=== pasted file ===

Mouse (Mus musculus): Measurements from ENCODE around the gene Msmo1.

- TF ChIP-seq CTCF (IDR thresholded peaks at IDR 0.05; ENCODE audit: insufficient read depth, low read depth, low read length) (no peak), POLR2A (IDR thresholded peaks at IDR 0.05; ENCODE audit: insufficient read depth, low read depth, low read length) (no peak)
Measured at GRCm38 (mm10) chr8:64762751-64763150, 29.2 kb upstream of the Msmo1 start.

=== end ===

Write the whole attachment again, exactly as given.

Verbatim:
Mouse (Mus musculus): Measurements from ENCODE around the gene Msmo1.

- TF ChIP-seq CTCF (IDR thresholded peaks at IDR 0.05; ENCODE audit: insufficient read depth, low read depth, low read length) (no peak), POLR2A (IDR thresholded peaks at IDR 0.05; ENCODE audit: insufficient read depth, low read depth, low read length) (no peak)
Measured at GRCm38 (mm10) chr8:64762751-64763150, 29.2 kb upstream of the Msmo1 start.